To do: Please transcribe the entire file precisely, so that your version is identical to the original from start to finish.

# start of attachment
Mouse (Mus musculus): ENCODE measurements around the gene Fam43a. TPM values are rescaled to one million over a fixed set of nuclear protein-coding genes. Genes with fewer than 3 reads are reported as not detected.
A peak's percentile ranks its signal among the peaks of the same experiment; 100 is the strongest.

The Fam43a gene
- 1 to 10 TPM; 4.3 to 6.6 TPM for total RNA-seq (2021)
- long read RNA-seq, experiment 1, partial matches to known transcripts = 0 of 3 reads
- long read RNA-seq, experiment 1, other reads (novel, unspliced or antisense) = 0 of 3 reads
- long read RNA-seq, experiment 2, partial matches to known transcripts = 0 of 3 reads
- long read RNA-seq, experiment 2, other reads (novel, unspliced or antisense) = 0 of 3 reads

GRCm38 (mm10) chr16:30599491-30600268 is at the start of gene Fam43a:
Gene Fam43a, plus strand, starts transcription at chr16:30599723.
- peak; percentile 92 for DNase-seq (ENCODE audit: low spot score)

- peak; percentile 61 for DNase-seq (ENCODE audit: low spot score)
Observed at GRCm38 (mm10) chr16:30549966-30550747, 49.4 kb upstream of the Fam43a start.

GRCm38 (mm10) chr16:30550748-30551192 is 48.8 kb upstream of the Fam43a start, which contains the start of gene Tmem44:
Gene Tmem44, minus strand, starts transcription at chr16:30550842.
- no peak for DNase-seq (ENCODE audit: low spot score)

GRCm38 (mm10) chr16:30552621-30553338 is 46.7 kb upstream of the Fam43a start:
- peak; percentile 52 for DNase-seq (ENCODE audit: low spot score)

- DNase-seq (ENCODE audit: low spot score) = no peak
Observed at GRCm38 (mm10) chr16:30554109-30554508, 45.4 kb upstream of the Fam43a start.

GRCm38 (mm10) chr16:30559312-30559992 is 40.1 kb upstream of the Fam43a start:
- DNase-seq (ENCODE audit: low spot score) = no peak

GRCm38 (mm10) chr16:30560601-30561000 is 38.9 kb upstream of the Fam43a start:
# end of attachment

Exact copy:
Mouse (Mus musculus): ENCODE measurements around the gene Fam43a. TPM values are rescaled to one million over a fixed set of nuclear protein-coding genes. Genes with fewer than 3 reads are reported as not detected.
A peak's percentile ranks its signal among the peaks of the same experiment; 100 is the strongest.

The Fam43a gene
- 1 to 10 TPM; 4.3 to 6.6 TPM for total RNA-seq (2021)
- long read RNA-seq, experiment 1, partial matches to known transcripts = 0 of 3 reads
- long read RNA-seq, experiment 1, other reads (novel, unspliced or antisense) = 0 of 3 reads
- long read RNA-seq, experiment 2, partial matches to known transcripts = 0 of 3 reads
- long read RNA-seq, experiment 2, other reads (novel, unspliced or antisense) = 0 of 3 reads

GRCm38 (mm10) chr16:30599491-30600268 is at the start of gene Fam43a:
Gene Fam43a, plus strand, starts transcription at chr16:30599723.
- peak; percentile 92 for DNase-seq (ENCODE audit: low spot score)

- peak; percentile 61 for DNase-seq (ENCODE audit: low spot score)
Observed at GRCm38 (mm10) chr16:30549966-30550747, 49.4 kb upstream of the Fam43a start.

GRCm38 (mm10) chr16:30550748-30551192 is 48.8 kb upstream of the Fam43a start, which contains the start of gene Tmem44:
Gene Tmem44, minus strand, starts transcription at chr16:30550842.
- no peak for DNase-seq (ENCODE audit: low spot score)

GRCm38 (mm10) chr16:30552621-30553338 is 46.7 kb upstream of the Fam43a start:
- peak; percentile 52 for DNase-seq (ENCODE audit: low spot score)

- DNase-seq (ENCODE audit: low spot score) = no peak
Observed at GRCm38 (mm10) chr16:30554109-30554508, 45.4 kb upstream of the Fam43a start.

GRCm38 (mm10) chr16:30559312-30559992 is 40.1 kb upstream of the Fam43a start:
- DNase-seq (ENCODE audit: low spot score) = no peak

GRCm38 (mm10) chr16:30560601-30561000 is 38.9 kb upstream of the Fam43a start: